A sprawling collaborative creative precinct is set to open its doors in Moorooduc in the coming months, designed by celebrated local artist Leisa Wharington. Inspired by the artistic landscape and grassroots essence of the Mornington Peninsula, The Studio & Co will bring together a diverse range of artists, designers and makers under one roof.
The expansive site incorporates a co-working office and boardroom, artist studios, insulated shipping container pods, a communal kitchen, gallery, library, workshop, event space, myriad curated retail spaces, an indoor-outdoor nursery, as well as an expansive cafe. Whilst some of the studios are already accounted for, several of the most striking spaces – including a spacious studio flowing off the cafe and boasting its own entry from Derril Road – are still available.
The project has been years in the making for Leisa, who understands the sense of isolation often experienced by artists. For 30 years, she worked in a small studio on her family property in Merricks North. There, she honed her craft in front of a giant furnace, spinning molten glass into organic sculptural pieces, vases, glasses, and ornate light fittings. In 2020 – when the opportunity arose – she set her sights on transforming the old antique store on Mornington-Tyabb Road.
The site itself is a rural property balancing rich local history with hyper-connectivity to Melbourne via the nearby Moorooduc Highway and Peninsula Link. The dwelling was originally built in the 1920s by the Jones family, who have lived in the area since the 1840s. It once sold groceries, stockfeed and equipment before eventually becoming an antiques store. With its matte black brickwork and striped copper awning, the frontage is full of character – a nostalgic beacon on an otherwise rural stretch of road. Whilst the original structures have stood for over a century, the interior and amenities have received a thoughtful renovation.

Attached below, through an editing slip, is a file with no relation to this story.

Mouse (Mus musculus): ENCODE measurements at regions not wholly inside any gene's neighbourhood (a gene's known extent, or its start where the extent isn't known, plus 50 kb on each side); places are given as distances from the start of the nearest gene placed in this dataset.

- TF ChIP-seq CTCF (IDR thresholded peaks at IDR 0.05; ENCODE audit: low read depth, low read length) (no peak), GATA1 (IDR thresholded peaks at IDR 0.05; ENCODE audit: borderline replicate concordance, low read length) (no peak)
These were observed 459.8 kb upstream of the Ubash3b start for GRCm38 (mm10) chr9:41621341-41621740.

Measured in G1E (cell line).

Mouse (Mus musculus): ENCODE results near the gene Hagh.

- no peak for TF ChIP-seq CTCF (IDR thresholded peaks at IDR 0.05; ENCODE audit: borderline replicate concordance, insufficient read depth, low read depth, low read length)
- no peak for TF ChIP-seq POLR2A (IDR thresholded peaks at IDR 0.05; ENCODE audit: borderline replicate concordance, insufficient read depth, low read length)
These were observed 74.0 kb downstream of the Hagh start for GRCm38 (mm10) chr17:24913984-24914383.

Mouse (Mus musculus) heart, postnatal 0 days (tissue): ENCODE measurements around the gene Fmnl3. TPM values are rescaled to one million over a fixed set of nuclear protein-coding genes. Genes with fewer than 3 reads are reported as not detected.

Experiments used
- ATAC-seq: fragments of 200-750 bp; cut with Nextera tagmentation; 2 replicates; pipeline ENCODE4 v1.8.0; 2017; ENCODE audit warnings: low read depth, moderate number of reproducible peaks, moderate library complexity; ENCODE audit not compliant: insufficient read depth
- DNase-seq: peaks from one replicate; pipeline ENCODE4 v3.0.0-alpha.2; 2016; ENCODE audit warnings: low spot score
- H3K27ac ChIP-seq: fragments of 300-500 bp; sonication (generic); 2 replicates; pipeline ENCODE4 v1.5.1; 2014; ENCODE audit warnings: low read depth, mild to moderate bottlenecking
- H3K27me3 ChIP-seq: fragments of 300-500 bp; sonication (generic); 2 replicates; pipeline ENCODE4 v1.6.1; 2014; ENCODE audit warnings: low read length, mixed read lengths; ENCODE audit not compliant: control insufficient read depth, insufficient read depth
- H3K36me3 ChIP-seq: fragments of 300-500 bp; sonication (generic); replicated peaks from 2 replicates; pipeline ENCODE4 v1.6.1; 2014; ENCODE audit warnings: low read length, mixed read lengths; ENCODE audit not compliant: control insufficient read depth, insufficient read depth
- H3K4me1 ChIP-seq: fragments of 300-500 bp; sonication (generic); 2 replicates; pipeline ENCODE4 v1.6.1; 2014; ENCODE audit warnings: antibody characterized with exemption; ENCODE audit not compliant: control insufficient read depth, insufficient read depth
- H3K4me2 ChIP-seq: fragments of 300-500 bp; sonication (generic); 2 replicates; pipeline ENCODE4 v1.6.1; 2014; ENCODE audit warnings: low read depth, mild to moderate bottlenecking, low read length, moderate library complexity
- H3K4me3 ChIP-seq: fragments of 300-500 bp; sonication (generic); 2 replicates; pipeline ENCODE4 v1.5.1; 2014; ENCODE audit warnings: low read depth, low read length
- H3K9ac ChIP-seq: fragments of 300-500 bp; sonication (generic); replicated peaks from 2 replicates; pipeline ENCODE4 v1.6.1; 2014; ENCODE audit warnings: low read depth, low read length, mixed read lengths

For the past three years, Leisa and her business partner Nadia Hughes have been hard at work transforming the old sheds into a multi-purpose hub. All of the materials used in the build have been salvaged and repurposed, from the donated double-glazed windows that feature throughout, to the hardwood doors made from the old flooring. With polished concrete, exposed pitched ceilings and an abundance of natural light, the space itself is an artistic and architectural masterpiece.
Peeping through one of the steel portholes, you might see a ceramicist perched over a wheel, a painter at their easel or a sculptor working on their latest installation. The pair are inspired by artists working in different mediums and hoping to attract a creative cohort of designers, makers, photographers, and digital creatives to the space.
The team are also on the hunt for an operator to take over the onsite café, ideally located at the heart of the complex. They envision the café catering for in-house exhibitions and functions, from gallery events and open studio nights to long table dinners hosted in collaboration with local producers. This will be the cultural centre of the hub, where visitors can come to connect with the creative community over good coffee and food.
Those interested in viewing the cafe or leasing a studio space – the size, scope and atmosphere really do warrant an in-person visit to understand the potential of the precinct – can enquire directly via the website or reach out via email to arrange a tour, with private viewings available via appointment.